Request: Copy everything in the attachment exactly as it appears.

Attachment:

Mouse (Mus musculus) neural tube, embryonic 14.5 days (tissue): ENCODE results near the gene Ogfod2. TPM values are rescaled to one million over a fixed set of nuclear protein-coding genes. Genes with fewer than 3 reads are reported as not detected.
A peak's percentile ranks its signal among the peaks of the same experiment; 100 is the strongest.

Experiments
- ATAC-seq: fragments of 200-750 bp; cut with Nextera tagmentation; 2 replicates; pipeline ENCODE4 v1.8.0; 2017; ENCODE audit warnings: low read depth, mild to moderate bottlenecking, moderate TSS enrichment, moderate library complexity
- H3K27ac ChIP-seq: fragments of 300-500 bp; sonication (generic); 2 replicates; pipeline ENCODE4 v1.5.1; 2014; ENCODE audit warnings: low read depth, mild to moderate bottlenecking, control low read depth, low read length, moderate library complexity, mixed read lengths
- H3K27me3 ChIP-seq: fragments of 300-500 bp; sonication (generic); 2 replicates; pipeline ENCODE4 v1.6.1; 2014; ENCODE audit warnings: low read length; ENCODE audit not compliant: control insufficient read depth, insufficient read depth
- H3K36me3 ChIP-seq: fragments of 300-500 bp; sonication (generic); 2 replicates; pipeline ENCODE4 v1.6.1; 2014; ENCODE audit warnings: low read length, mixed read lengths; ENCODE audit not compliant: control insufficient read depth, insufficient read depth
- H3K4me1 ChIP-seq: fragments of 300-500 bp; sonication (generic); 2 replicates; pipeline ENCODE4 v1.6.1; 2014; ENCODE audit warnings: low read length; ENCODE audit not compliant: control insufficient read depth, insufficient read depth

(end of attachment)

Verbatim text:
Mouse (Mus musculus) neural tube, embryonic 14.5 days (tissue): ENCODE results near the gene Ogfod2. TPM values are rescaled to one million over a fixed set of nuclear protein-coding genes. Genes with fewer than 3 reads are reported as not detected.
A peak's percentile ranks its signal among the peaks of the same experiment; 100 is the strongest.

Experiments
- ATAC-seq: fragments of 200-750 bp; cut with Nextera tagmentation; 2 replicates; pipeline ENCODE4 v1.8.0; 2017; ENCODE audit warnings: low read depth, mild to moderate bottlenecking, moderate TSS enrichment, moderate library complexity
- H3K27ac ChIP-seq: fragments of 300-500 bp; sonication (generic); 2 replicates; pipeline ENCODE4 v1.5.1; 2014; ENCODE audit warnings: low read depth, mild to moderate bottlenecking, control low read depth, low read length, moderate library complexity, mixed read lengths
- H3K27me3 ChIP-seq: fragments of 300-500 bp; sonication (generic); 2 replicates; pipeline ENCODE4 v1.6.1; 2014; ENCODE audit warnings: low read length; ENCODE audit not compliant: control insufficient read depth, insufficient read depth
- H3K36me3 ChIP-seq: fragments of 300-500 bp; sonication (generic); 2 replicates; pipeline ENCODE4 v1.6.1; 2014; ENCODE audit warnings: low read length, mixed read lengths; ENCODE audit not compliant: control insufficient read depth, insufficient read depth
- H3K4me1 ChIP-seq: fragments of 300-500 bp; sonication (generic); 2 replicates; pipeline ENCODE4 v1.6.1; 2014; ENCODE audit warnings: low read length; ENCODE audit not compliant: control insufficient read depth, insufficient read depth